Having made poor Ruth a little cheerful, with a full account of all Annie’s frocks, material, pattern, and fashion (of which I had taken a list for my mother, and for Lizzie, lest they should cry out at man’s stupidity about anything of real interest), I proceeded to tell her about my own troubles, and the sudden departure of Lorna; concluding with all the show of indifference which my pride could muster, that now I never should see her again, and must do my best to forget her, as being so far above me. I had not intended to speak of this, but Ruth’s face was so kind and earnest, that I could not stop myself.

‘You must not talk like that, Cousin Ridd,’ she said, in a low and gentle tone, and turning away her eyes from me; ‘no lady can be above a man, who is pure, and brave, and gentle. And if her heart be worth having, she will never let you give her up, for her grandeur, and her nobility.’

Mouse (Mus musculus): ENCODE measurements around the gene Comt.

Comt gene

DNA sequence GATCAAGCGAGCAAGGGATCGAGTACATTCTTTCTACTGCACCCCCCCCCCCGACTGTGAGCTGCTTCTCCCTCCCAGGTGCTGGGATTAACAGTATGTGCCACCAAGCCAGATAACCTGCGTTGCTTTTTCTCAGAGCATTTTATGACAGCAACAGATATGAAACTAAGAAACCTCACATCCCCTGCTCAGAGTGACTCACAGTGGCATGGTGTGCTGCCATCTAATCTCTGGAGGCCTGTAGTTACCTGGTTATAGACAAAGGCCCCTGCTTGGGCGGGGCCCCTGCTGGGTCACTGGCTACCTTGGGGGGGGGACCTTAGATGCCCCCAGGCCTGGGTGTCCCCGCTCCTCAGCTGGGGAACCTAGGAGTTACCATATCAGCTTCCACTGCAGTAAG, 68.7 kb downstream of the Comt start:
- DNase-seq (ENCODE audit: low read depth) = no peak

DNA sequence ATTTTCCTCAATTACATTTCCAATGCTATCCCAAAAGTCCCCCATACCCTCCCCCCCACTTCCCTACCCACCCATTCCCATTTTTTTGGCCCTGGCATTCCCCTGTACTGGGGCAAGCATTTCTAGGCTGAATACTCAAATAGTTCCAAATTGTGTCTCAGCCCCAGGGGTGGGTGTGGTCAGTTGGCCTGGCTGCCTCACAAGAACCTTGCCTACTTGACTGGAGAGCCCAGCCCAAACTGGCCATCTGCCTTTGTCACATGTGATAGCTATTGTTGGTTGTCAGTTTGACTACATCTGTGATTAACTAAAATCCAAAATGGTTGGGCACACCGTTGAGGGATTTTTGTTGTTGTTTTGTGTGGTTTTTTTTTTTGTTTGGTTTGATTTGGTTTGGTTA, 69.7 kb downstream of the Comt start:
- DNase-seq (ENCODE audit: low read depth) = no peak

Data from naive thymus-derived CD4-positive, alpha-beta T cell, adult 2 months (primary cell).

She pronounced those last few words, as I thought, with a little bitterness, unperceived by herself perhaps, for it was not in her appearance. But I, attaching great importance to a maiden’s opinion about a maiden (because she might judge from experience), would have led her further into that subject. But she declined to follow, having now no more to say in a matter so removed from her. Then I asked her full and straight, and looking at her in such a manner that she could not look away, without appearing vanquished by feelings of her own — which thing was very vile of me; but all men are so selfish —

‘Dear cousin, tell me, once for all, what is your advice to me?’

‘My advice to you,’ she answered bravely, with her dark eyes full of pride, and instead of flinching, foiling me — ‘is to do what every man must do, if he would win fair maiden. Since she cannot send you token, neither is free to return to you, follow her, pay your court to her; show that you will not be forgotten; and perhaps she will look down — I mean, she will relent to you.’